Palestinian prison break leaves Israelis red-faced, confused and amused

Shatha Hammad & Lubna Masarwa

Middle East Eye  / September 6, 2021

Celebratory gunfire rang out over Jenin after the news of the escape broke, while Israeli phones are flashing with Shawshank-themed memes as well as New Year greetings.

As Israelis celebrated the holiday of Rosh Hashanah on Monday, Palestinians were jubilant about something quite different: a dramatic and unprecedented prison break.

There are few issues more sensitive to the Palestinian cause than Israel’s brutal and sweeping imprisonment of Palestinians, and the discovery that a group of them had dug out of a heavily fortified facility overnight has immediately been seen as a resounding victory.

Celebratory gunfire rang out in the occupied West Bank city of Jenin as the news of the escape broke.

Before Monday, 4,650 Palestinians were being held in Israeli prisons.

That number is now six lighter.

Gilboa was built in 2004, during the Second Intifada, and is considered one of Israel’s most impenetrable prisons. Israelis have nicknamed it “the safe”.

Yet five members of Islamic Jihad and one of Fatah have undermined both the building and its reputation, and are now on the run.

Meron Rapoport, a seasoned Israeli analyst, described the prison break as a “great embarrassment to the Israeli security system”.

“The escape of six Palestinian prisoners from what is supposed to be one of Israel’s most guarded prisons presents the security system in a ridiculous, almost pathetic, light,” he told Middle East Eye.

Ultimately, sections of the Israeli public and opposition politicians will ask serious questions of Prime Minister Naftali Bennett and his government in the wake of this embarrassment, particularly following the killing of an Israeli border policeman at a Gaza protest on 21 August, which caused uproar among Israelis.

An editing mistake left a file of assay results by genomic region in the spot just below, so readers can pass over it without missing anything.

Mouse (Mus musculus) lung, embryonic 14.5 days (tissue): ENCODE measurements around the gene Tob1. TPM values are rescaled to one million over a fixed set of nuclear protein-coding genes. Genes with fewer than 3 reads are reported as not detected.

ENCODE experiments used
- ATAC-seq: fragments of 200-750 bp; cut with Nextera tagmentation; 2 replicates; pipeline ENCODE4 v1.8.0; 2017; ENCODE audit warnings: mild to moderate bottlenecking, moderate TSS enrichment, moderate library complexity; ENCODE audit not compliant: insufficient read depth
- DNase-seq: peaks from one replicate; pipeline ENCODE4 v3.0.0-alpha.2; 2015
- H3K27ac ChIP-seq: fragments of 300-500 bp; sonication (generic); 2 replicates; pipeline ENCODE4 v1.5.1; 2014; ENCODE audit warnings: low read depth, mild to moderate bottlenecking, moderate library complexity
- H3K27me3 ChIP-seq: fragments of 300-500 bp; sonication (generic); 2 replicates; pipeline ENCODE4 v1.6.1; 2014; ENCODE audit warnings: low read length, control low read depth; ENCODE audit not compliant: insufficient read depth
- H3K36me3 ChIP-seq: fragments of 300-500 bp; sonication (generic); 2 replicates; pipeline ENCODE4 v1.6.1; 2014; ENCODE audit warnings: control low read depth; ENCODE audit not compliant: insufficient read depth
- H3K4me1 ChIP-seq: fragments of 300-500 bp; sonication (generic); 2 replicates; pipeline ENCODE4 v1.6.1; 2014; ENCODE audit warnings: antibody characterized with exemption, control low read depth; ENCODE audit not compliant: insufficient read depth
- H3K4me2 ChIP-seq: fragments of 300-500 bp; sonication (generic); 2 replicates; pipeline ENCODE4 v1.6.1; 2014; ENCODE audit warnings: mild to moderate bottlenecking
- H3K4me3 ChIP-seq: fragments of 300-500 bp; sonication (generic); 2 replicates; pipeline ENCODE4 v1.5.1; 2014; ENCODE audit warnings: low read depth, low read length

Yet, Rapoport said, “the escape has, of course, nothing to do with Bennett, as he can have no responsibility for what happens in prisons after less than four months in office”.

“But it will worsen his public opinion,” he added, “which has already been undermined by the Israeli sniper shooting case in Gaza. His government is not in danger of falling, because the parties that make it up want him to continue, but his personal credit is dwindling.”

As usual on Rosh Hashanah, Israelis are trading New Year’s greetings on social media. This year, those messages have been accompanied by various memes playing on the prison break and the image of the escape tunnel.

“Among circles in the Jewish centre-left, judging by the reactions on social media, the escape that took place on the eve of the Jewish New Year actually aroused some sympathy and appreciation for the fugitives who showed resourcefulness in the style of a Hollywood movie,” Rapoport said.

“Many shared a picture of the tunnel through which the prisoners fled, to which the caption was added: a year of new beginnings, a year of fulfilling dreams, a year of breakthrough.”

Palestinian celebration

That sentiment was certainly shared by the Palestinian factions.

“This operation constituted a major shock to the Zionist security system, in a major blow to Israeli security apparatus, considering that the escape happened in one of the most highly secured facilities,” Dr Walid al-Qatati, a member of Islamic Jihad’s political bureau, told MEE.

“This operation restored a sense of hope among our people for the possibility of victory, and reinforced the state of helplessness and a feeling of fear among the Zionists.”

All six of the escapees – Mahmoud Abdullah Ardah, Muhammad Qassem Ardah, Yacoub Mahmoud Qadri, Ayham Nayef Kammaji, Zakaria Zubeidi and Munadil Yaqoub Infaat – are from Jenin and its environs.

Senior Islamic Jihad member Khader Adnan described a mood of renewed hope among Palestinians there, now six of Jenin’s sons are on the loose.